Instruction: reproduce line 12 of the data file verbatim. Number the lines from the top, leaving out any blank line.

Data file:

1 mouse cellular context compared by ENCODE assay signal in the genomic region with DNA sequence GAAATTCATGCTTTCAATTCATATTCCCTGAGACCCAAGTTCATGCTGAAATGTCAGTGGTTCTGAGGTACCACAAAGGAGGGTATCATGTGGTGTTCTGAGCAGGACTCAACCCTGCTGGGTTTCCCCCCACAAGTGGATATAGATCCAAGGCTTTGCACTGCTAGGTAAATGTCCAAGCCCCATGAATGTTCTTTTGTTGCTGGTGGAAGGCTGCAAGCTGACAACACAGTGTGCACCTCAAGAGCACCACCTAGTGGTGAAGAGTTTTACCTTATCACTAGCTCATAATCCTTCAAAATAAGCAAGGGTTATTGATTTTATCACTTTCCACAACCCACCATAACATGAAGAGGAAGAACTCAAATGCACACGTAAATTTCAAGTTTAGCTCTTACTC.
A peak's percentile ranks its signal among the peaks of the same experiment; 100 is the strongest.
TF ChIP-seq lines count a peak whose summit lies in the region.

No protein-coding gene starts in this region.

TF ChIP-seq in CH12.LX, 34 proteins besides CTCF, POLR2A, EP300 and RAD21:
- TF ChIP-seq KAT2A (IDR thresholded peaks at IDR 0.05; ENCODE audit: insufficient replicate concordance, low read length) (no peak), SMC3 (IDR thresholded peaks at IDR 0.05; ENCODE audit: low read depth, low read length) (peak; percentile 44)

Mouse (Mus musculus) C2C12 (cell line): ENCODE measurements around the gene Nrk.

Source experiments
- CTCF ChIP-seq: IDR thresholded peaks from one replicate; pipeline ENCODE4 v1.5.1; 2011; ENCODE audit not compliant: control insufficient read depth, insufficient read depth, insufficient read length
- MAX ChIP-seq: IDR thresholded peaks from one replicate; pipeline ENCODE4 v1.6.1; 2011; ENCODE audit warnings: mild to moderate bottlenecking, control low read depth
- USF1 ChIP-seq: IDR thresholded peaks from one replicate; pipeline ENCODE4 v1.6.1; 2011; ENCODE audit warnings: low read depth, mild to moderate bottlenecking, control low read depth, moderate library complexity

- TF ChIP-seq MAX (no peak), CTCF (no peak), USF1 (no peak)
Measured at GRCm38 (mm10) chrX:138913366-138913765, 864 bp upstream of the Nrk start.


- TF ChIP-seq MAX (no peak), CTCF (no peak), USF1 (no peak)